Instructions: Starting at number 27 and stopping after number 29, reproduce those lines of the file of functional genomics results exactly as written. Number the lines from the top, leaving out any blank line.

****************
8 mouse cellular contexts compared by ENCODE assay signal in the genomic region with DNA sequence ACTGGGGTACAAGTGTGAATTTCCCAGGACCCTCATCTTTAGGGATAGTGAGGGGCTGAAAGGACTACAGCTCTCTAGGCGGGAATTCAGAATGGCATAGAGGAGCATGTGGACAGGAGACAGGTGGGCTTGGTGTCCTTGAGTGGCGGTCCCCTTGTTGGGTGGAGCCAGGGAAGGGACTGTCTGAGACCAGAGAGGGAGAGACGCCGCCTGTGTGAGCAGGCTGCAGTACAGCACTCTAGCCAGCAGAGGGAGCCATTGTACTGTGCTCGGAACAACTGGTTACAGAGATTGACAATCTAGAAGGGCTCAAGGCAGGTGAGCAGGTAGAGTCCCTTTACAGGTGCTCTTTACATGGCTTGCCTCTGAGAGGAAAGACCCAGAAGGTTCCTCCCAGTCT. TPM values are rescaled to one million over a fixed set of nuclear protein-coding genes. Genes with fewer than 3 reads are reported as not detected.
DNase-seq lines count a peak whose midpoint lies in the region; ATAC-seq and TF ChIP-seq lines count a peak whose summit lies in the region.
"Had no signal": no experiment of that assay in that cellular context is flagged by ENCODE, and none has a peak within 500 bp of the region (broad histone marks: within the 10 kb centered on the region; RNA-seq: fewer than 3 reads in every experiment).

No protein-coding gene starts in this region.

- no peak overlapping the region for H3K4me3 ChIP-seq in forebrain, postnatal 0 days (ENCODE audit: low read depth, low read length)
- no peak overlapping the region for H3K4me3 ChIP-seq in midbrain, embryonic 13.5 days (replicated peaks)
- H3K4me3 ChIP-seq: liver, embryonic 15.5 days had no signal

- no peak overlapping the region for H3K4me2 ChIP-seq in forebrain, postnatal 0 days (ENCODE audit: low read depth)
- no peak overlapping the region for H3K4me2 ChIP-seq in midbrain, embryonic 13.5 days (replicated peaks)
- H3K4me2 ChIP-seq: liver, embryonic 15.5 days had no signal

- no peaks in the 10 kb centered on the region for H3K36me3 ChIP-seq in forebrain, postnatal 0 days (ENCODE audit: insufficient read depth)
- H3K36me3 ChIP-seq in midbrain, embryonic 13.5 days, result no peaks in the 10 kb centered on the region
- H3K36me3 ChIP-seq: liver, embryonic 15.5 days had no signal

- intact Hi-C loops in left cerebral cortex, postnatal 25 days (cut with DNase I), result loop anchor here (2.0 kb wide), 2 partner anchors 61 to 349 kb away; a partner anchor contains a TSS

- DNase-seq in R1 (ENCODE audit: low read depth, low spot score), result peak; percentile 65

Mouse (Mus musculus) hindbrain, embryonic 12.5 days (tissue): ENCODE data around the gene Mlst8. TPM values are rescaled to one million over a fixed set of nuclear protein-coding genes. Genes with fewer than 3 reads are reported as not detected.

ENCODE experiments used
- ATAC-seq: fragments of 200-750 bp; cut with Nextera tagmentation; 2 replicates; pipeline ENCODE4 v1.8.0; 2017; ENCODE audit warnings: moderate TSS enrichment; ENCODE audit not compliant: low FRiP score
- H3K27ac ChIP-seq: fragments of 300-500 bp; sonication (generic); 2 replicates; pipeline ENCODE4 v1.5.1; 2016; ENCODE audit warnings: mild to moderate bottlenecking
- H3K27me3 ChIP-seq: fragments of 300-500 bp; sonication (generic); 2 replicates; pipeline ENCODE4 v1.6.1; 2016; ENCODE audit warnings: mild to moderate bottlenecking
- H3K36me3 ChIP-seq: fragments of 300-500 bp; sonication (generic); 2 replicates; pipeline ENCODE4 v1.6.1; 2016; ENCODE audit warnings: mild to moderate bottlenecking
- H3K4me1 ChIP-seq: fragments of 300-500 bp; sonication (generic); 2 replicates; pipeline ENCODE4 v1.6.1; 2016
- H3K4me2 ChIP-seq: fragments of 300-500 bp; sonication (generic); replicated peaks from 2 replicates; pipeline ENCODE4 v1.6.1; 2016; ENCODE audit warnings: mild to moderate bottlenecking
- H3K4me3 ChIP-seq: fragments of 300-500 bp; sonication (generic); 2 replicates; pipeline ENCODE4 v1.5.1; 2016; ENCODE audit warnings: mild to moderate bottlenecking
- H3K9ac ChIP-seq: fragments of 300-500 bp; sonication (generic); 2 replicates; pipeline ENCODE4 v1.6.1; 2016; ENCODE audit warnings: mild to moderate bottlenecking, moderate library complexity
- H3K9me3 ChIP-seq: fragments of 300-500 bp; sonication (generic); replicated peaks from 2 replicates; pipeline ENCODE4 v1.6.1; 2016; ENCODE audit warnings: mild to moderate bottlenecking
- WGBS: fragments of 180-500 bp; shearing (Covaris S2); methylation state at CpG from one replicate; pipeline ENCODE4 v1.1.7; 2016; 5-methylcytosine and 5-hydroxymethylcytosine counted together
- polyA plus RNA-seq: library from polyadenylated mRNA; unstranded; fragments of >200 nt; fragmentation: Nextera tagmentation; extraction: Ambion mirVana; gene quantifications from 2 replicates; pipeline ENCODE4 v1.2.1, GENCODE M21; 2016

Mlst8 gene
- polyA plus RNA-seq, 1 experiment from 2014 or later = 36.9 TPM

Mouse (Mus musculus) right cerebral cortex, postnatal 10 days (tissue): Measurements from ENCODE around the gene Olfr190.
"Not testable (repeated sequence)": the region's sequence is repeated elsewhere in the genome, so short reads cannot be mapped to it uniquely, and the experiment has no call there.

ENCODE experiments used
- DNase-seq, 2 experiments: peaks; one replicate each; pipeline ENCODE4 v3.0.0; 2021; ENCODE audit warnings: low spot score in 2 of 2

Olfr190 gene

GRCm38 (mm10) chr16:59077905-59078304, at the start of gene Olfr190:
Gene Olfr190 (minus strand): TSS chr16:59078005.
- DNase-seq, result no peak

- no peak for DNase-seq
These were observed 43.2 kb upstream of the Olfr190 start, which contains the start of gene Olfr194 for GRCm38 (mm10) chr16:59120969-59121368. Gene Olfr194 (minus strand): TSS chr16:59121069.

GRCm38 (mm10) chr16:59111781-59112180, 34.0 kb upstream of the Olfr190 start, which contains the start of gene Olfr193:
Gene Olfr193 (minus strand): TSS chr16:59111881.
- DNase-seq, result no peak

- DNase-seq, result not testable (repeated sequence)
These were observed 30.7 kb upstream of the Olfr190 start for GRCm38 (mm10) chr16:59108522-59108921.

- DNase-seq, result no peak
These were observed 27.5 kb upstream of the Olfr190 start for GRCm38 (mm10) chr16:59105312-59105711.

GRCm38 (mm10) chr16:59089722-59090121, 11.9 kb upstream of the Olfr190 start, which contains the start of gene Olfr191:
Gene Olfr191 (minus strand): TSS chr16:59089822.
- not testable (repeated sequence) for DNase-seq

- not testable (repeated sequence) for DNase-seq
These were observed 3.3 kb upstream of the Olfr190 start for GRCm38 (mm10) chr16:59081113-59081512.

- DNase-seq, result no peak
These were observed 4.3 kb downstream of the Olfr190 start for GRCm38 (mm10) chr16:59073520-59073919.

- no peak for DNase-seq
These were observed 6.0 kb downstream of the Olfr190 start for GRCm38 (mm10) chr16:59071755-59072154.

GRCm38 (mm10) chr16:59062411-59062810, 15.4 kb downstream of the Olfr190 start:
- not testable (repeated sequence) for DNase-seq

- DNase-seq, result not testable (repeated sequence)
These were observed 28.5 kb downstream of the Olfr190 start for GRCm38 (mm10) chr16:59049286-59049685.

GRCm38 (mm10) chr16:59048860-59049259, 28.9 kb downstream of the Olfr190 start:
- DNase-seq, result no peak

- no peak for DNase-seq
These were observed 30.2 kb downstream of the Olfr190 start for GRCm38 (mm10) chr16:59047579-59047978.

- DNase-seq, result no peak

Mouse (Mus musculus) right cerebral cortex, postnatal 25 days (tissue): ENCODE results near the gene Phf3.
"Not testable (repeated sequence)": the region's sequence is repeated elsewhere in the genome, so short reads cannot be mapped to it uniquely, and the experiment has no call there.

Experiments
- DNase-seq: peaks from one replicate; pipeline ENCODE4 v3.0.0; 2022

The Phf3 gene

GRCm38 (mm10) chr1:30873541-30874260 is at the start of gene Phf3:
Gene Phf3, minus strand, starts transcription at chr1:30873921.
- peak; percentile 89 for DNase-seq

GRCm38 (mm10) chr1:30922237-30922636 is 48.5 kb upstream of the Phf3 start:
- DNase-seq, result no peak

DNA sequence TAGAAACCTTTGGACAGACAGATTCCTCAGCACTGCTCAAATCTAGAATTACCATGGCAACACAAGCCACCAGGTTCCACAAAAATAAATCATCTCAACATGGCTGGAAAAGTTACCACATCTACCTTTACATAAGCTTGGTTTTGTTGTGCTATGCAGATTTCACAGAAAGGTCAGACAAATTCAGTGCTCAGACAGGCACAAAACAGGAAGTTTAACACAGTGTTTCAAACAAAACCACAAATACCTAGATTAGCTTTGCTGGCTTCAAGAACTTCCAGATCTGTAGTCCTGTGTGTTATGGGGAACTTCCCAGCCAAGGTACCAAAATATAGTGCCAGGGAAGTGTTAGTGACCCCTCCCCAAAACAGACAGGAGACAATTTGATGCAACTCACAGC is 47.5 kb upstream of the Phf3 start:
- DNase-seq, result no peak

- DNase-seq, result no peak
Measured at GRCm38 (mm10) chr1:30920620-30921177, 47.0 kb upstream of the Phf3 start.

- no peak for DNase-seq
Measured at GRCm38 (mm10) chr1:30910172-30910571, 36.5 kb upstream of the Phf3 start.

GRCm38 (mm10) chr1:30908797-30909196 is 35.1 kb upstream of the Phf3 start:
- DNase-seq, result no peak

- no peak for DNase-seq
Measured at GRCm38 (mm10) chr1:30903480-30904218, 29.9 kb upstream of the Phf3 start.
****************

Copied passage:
- WGBS: fragments of 180-500 bp; shearing (Covaris S2); methylation state at CpG from one replicate; pipeline ENCODE4 v1.1.7; 2016; 5-methylcytosine and 5-hydroxymethylcytosine counted together
- polyA plus RNA-seq: library from polyadenylated mRNA; unstranded; fragments of >200 nt; fragmentation: Nextera tagmentation; extraction: Ambion mirVana; gene quantifications from 2 replicates; pipeline ENCODE4 v1.2.1, GENCODE M21; 2016

Mlst8 gene